In mathematics we usually consider functions and equations over the real numbers. This means that we can input numbers like , and in our functions and can expect outputs of that form as well. Solutions of such equations also typically allow for such forms. Diophantine equations are a bit different in that regard. A diophantine equation is a polynomial equation such that the only solutions that we are interested in are integers. In general a system of diophantine equations has more unknowns than it has equations. Over the reals this usually results in uncountable infinite many solutions, but with diophantine equations this is less often the case.
Most people that went to high school have heard of Pythagoras theorem, but let me repeat it for you. If we have a right angled triangle then if we square both side lengths of the sides connected to the right angle and add them together we get the side length of the side opposite the right angle. See the picture below for a visual representation of this.
But the question is now: what does this have to do with diophantine equations? Well, a mathematical representation of Pythagoras theorem is . This is a polynomial equation with 3 unknowns . And now we introduce the definition of a Pythagorean triple. A Pythagorean triple is a set of three integers such that they satisfy Pythagoras theorem. Hence a Pythagorean triple is an integer solution to a polynomial equation. The most common example of this is . But it turns out that there are infinitely many primitive Pythagorean triples. Now what do I mean by primitive? Primitive means that are coprime.
A good followup question is: why is the fact that there are infinitely many primitive Pythagorean triples a much stronger statement than the fact that there are infinitely many Pythagorean triples? This is due to the fact that we can generate infinitely many Pythagorean triples from the one that we already have. Because the fact that is a solution gives us all solutions of the form for any integer since .
One final thing that is interesting is Euclid’s formula for generating primitive Pythagorean triples. Euclid’s formula states that for positive integers such that , we have that is a Pythagorean triple and therefore a solution to our diophantine equation. To see this note that prove the fact that this is indeed a solutions. Note however that if both and are odd, we find that all numbers in the triple are even and hence divisible by 2. Since we want to find primitive Pythagorean triples, we can fix this by dividing the triple by 2. If we do so we do in fact obtain a primitive Pythagorean triple.
Linear diophantine equations
Linear diophantine equations are likely the easiest kind to solve. Note an example of a linear diophantine equation is where are integer and constant and are variables. Then using Bézout’s identity one can show that this equation has infinitely many solutions over the integers if . This means that must be a multiple of the greatest common divisor of and . Then the question is how we can find these solutions. First note that a homogenous solution to the equation is given by and since . Then note that the smallest integer solution must be given by and where to ensure that will still be integers. Hence the general solution of the homogeneous equation is given by .
Then if we have two different solutions and to our diophantine equation note that the difference will give use the following . This implies that we can obtain all solutions to the equation by determining one solution that satisfies and then add the general solution to the homogeneous problem.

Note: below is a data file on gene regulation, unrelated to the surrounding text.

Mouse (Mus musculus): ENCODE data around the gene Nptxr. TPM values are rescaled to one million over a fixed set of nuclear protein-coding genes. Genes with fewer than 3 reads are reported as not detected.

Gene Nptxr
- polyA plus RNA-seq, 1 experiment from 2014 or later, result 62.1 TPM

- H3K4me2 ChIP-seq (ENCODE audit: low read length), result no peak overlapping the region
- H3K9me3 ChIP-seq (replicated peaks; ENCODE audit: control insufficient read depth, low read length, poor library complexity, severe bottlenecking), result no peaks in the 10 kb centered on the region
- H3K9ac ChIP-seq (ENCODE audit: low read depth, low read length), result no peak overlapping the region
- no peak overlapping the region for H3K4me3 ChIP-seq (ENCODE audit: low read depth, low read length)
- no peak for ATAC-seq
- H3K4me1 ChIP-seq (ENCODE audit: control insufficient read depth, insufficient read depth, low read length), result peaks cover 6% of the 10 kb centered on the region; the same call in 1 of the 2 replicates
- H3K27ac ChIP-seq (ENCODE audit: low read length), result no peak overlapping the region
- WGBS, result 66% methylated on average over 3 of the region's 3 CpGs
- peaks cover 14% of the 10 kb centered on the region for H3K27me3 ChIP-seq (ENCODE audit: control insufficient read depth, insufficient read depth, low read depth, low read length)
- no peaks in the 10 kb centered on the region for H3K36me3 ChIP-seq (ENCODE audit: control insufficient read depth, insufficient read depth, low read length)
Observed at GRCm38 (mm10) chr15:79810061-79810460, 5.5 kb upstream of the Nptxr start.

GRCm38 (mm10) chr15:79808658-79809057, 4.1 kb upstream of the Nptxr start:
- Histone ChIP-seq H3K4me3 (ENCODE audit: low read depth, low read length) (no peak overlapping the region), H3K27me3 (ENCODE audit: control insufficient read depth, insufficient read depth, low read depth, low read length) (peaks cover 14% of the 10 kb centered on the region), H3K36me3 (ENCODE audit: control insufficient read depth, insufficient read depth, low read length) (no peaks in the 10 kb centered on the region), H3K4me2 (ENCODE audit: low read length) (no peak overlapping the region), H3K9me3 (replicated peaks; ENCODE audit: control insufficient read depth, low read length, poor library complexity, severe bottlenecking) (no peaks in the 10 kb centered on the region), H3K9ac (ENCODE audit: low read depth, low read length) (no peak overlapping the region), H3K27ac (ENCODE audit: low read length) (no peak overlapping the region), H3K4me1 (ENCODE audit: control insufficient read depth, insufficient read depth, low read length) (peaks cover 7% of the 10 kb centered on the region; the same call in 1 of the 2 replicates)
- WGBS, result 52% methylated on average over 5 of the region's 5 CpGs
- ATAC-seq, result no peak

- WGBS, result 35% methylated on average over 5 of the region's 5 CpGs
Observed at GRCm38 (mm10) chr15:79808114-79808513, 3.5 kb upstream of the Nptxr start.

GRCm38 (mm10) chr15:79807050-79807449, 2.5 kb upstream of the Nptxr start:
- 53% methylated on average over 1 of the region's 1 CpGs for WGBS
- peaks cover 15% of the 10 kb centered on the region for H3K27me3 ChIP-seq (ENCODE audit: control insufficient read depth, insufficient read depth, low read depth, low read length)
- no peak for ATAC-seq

We can find a solution to by using Euclid’s extended algorithm. Using Euclid’s extended algorithm we can find a solution to the equation . Then since we assumed to be a multiple of the we can write for some integer . Hence for we have is a solution to our diophantine equation and we conclude that all solutions are given by .
We can further generalize this to systems of linear diophantine equations. Using matrix notation, any system of diophantine equations can be written in the form . Here is an matrix of constants, is an dimensional column vector of constants and is an dimensional column vector of unknown variables. Then similar to linear algebra we can find a decomposition of the matrix over the integers. Here we can write where and are square matrices that are invertible over the integers and of correct sizes. Here, is a diagonal matrix with the elementary divisors on its diagonal. Since both and are invertible over the integers we find that . Note that we cannot solve for directly since is not invertible over the integers. However, relabeling and gives us linear equations of the form which can easily be solved. This does not guarantee a solution of our original problem. Note that is a solution if and only if for some vector that satisfies .
In econometrics we might also come across some systems of linear diophantine equations. A good example of this can be found in operations research. In operations research you sometimes have a linear constraint optimization problem where the variables can only take on integer values. These are in fact systems of linear diophantine equations if the constraints must hold with equality.
Fermat’s last theorem
Fermat’s last theorem is a very famous theorem in mathematics. The theorem states that there are no solutions to the diophantine equation given by for any . This seems like a very strange result since we have infinitely many solutions when . Showing that this equation has no solutions was however an incredibly difficult task as it took mathematicians over 350 years to prove the theorem that Fermat had conjectured to be correct. Since the proof is too complex for this article click this link for a complete proof. As a final note, there are values for and that come relatively close to being a solution. An example of this is which is relatively close but still wrong by a factor of .